I know maybe it appears that way. I came to China and met amazing people and had all these experiences about my identity. But my identity and my wholeness isn’t something to trivialize.
What I mean by my wholeness is the fact that I didn’t have much of a reason to visit China except that I continually felt like I didn’t belong in America. I think it’s the questions, the staring, and other stuff that I’ve talked about before. So I wondered if China would be the same. I wondered if I’d always feel “separate”, whether it’s in China, America, Vietnam, etc.
And the answer is yes.
Yes my Chinese-ness will always be questioned and I will always be a Westerner.
But I’ve found in my short time here, that maybe how I’m treated because of it will be different.
I met up with some exchange students back in Hong Kong. They went to Cornell and University of Northern Carolina and were both Black Americans. We were taking about race and how we have been treated in the countries we’ve traveled to. We’ve all experienced different questions, racisms, or highlights in each place. And one of the things one of them said was that they like China because they “feel like [they] are treated like a person here.”
They emphasized the person part because it’s something we all at that table understood. In America, in the UK, in most other places in the West, we are stared at, called slurs, just objectified and not seen as people. Just as Black or Chinese, to taunt and question, not actual people with stories and lives.
They, the students, are obviously coming from vastly different experiences and arguably more extreme acts but it stuck out to me because I too feel that way here.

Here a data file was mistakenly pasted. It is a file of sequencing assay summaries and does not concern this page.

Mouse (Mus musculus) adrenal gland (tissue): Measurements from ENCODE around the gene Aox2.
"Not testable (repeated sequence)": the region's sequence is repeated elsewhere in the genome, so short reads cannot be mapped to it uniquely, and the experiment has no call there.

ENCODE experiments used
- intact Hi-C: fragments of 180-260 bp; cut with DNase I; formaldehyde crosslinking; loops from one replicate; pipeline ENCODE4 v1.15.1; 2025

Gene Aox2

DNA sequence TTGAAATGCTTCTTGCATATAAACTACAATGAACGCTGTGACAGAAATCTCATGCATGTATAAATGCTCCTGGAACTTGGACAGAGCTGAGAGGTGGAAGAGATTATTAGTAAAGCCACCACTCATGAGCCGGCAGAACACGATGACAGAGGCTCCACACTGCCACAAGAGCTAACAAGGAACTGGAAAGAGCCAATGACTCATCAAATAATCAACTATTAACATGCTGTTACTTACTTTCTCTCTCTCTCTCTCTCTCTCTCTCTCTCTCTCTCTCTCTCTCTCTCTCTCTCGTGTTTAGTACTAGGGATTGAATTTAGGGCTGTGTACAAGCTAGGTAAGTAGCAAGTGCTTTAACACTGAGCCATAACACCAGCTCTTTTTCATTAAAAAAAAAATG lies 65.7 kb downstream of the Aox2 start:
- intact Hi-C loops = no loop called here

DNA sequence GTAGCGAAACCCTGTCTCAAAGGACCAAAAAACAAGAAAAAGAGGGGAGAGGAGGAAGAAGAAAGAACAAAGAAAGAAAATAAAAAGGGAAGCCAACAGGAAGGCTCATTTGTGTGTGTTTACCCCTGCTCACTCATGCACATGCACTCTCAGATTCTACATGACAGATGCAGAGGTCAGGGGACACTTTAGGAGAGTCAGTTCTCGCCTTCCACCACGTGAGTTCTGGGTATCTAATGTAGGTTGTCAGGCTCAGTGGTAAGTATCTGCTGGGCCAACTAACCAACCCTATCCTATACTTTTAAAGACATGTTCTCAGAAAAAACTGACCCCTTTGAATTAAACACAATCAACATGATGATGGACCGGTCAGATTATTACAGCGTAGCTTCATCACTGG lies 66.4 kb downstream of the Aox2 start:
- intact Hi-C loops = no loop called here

Maybe I’m not seen as culturally Chinese because I was raised in America, but I feel like I’m treated as a person. I feel like I have been accepted as I am and understood by locals here more than I have by most Westerners.
It’s not like I don’t embrace the fact that I’m a Chinese-American adoptee. I know no other way and my life is great, I can’t complain. But I also know that I’m quite tired of feeling like I always have to compromise parts of myself. To hide the fact that I’m adopted from my Asian America friends because then I’m no longer Asian. To hide parts of my Chinese-ness from white friends because I don’t want them to make fun of it. Or hide the fact that I’m adopted from white friends because then they think it’s okay to say racist things about Chinese people to me because I’m “not really Chinese.”
It has felt like few care to truly understand and accept me as how I want to be seen. It seems like they are more interested in labeling me, putting me into either category, using me to bridge the divide, just interested in using me as a thing, not seeing me as a person.